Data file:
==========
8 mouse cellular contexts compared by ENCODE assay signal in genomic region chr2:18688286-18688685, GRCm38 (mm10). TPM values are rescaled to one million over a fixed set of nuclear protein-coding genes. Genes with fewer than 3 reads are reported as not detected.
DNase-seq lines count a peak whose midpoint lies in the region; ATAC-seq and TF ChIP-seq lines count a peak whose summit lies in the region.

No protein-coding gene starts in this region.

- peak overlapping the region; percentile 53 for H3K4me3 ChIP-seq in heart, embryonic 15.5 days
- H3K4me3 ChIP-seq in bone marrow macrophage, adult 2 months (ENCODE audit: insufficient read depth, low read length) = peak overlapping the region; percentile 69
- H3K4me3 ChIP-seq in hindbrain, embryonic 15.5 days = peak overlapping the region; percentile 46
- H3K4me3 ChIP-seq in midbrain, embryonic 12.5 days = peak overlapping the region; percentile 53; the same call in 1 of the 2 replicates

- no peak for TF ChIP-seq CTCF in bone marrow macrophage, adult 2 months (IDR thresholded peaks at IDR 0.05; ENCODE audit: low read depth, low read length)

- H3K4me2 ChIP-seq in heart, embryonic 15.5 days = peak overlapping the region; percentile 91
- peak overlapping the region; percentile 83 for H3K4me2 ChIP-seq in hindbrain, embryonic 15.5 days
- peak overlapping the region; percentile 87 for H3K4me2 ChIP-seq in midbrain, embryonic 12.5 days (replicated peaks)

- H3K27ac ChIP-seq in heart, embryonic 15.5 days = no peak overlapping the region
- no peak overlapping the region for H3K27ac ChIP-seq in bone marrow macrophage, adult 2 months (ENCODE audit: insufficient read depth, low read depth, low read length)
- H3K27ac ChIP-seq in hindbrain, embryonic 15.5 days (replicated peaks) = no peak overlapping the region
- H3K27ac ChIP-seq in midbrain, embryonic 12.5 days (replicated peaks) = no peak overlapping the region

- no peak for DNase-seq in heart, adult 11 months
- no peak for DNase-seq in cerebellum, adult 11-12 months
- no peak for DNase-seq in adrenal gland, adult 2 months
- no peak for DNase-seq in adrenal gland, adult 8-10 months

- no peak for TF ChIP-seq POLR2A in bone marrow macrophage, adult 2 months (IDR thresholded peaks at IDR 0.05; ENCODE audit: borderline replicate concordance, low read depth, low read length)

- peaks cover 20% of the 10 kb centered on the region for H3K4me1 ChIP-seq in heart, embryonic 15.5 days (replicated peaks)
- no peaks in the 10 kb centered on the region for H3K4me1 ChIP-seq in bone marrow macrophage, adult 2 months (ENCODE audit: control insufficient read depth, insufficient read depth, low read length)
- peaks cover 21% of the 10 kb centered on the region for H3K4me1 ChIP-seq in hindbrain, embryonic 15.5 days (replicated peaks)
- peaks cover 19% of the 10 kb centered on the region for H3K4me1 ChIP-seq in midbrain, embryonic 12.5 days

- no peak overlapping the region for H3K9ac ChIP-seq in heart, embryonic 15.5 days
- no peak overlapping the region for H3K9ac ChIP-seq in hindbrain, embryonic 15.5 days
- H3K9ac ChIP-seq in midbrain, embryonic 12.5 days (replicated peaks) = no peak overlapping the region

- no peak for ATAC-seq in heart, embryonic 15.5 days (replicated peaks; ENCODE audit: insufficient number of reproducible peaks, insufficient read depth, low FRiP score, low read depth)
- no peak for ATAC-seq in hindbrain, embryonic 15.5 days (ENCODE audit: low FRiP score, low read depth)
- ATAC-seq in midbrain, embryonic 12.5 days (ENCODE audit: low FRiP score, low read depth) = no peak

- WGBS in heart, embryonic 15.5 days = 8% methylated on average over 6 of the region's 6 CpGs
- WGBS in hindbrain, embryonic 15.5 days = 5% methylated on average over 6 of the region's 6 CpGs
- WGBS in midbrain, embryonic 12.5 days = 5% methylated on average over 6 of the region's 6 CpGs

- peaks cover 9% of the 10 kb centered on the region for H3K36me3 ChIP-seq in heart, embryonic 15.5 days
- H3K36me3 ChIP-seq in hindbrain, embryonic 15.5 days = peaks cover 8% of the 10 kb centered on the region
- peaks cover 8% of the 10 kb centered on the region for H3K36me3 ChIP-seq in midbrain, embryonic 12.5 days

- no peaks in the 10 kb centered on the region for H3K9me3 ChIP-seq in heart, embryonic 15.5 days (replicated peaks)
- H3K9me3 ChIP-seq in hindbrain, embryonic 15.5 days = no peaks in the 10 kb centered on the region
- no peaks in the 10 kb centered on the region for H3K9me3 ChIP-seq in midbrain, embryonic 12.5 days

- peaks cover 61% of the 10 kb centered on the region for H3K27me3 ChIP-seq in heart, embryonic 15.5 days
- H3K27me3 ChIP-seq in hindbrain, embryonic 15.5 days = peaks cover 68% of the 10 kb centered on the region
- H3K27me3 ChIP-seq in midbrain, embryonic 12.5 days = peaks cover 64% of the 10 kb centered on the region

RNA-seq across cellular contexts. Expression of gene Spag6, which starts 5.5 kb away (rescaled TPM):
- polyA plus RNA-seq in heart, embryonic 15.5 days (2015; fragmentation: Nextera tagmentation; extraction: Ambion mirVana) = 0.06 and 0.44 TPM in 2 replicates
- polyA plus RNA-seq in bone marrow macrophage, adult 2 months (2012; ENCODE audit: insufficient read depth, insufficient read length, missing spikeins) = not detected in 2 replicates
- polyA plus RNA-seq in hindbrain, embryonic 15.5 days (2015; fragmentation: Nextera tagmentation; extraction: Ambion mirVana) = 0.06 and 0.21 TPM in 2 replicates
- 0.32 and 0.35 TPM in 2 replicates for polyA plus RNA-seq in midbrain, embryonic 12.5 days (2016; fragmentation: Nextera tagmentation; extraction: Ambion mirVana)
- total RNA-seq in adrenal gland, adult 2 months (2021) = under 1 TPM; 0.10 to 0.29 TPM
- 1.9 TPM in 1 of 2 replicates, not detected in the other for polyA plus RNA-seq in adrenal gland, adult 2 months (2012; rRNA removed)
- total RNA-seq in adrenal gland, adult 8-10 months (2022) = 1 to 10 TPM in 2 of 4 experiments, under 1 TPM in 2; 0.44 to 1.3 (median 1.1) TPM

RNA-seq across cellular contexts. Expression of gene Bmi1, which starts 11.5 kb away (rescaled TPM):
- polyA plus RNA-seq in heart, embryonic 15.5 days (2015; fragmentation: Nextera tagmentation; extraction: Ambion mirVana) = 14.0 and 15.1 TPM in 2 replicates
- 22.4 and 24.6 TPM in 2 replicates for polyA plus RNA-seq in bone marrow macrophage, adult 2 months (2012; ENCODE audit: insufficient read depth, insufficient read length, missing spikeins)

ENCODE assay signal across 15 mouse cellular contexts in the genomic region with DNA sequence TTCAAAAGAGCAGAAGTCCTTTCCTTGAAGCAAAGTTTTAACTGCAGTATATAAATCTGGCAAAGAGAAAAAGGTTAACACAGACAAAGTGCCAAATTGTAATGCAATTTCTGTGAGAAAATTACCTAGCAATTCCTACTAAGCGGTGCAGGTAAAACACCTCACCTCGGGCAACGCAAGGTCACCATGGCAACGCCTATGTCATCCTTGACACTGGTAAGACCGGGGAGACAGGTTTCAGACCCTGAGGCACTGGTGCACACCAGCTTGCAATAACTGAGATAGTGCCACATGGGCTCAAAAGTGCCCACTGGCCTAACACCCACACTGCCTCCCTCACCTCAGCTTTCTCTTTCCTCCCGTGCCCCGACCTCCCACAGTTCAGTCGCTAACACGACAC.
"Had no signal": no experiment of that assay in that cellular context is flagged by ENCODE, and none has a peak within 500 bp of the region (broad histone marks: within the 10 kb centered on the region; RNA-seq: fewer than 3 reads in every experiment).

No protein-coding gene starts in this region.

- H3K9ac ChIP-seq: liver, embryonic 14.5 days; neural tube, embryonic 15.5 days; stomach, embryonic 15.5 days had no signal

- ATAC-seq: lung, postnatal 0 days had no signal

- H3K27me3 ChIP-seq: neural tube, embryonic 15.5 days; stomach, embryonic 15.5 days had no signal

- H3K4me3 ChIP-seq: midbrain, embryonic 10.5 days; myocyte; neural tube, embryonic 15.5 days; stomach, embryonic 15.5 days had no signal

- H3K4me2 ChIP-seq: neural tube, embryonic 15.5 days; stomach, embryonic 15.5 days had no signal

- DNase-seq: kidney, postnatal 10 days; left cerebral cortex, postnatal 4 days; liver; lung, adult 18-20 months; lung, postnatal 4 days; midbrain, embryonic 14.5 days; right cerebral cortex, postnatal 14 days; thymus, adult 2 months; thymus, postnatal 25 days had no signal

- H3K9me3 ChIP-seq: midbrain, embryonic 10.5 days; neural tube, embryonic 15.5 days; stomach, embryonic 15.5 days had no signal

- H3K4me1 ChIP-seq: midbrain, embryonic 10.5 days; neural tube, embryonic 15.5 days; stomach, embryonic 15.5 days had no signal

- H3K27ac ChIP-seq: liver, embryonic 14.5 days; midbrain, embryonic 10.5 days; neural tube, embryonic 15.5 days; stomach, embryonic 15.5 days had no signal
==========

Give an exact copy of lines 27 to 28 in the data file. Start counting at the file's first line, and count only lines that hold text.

- H3K9ac ChIP-seq in midbrain, embryonic 12.5 days (replicated peaks) = no peak overlapping the region

- no peak for ATAC-seq in heart, embryonic 15.5 days (replicated peaks; ENCODE audit: insufficient number of reproducible peaks, insufficient read depth, low FRiP score, low read depth)